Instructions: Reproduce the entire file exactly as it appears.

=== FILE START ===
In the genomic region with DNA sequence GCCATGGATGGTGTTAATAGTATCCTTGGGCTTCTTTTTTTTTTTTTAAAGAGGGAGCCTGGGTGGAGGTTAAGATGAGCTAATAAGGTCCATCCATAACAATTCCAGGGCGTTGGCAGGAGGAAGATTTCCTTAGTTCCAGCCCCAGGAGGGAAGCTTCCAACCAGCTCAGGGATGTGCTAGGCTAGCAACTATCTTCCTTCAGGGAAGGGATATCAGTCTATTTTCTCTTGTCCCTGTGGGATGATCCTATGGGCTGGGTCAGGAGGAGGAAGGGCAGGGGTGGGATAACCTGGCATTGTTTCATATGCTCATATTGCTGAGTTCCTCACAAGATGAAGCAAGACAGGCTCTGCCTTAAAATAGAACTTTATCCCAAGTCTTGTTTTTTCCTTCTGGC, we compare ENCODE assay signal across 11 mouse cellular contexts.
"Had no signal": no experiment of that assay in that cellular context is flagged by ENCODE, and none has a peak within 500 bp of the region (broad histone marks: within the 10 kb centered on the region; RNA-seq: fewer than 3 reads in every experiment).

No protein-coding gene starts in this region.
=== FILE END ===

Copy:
In the genomic region with DNA sequence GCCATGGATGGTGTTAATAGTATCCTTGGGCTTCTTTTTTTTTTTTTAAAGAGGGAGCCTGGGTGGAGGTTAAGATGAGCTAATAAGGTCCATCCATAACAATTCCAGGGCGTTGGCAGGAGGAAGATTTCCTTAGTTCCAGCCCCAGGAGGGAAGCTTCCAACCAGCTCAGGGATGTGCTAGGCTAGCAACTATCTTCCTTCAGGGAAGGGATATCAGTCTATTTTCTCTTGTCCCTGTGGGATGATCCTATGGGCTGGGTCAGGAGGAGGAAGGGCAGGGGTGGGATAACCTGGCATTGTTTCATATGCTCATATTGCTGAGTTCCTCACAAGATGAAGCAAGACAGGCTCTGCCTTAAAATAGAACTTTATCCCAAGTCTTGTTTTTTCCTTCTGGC, we compare ENCODE assay signal across 11 mouse cellular contexts.
"Had no signal": no experiment of that assay in that cellular context is flagged by ENCODE, and none has a peak within 500 bp of the region (broad histone marks: within the 10 kb centered on the region; RNA-seq: fewer than 3 reads in every experiment).

No protein-coding gene starts in this region.